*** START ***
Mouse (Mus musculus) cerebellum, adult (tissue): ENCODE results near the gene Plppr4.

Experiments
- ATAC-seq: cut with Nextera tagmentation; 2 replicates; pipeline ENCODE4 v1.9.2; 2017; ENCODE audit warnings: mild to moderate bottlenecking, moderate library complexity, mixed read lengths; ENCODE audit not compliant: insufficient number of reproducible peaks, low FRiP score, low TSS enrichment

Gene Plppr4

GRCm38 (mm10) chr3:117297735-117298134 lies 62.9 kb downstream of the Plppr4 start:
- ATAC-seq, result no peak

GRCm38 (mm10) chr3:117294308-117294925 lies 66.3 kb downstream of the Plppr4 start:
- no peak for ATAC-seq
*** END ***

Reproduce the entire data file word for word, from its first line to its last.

Mouse (Mus musculus) cerebellum, adult (tissue): ENCODE results near the gene Plppr4.

Experiments
- ATAC-seq: cut with Nextera tagmentation; 2 replicates; pipeline ENCODE4 v1.9.2; 2017; ENCODE audit warnings: mild to moderate bottlenecking, moderate library complexity, mixed read lengths; ENCODE audit not compliant: insufficient number of reproducible peaks, low FRiP score, low TSS enrichment

Gene Plppr4

GRCm38 (mm10) chr3:117297735-117298134 lies 62.9 kb downstream of the Plppr4 start:
- ATAC-seq, result no peak

GRCm38 (mm10) chr3:117294308-117294925 lies 66.3 kb downstream of the Plppr4 start:
- no peak for ATAC-seq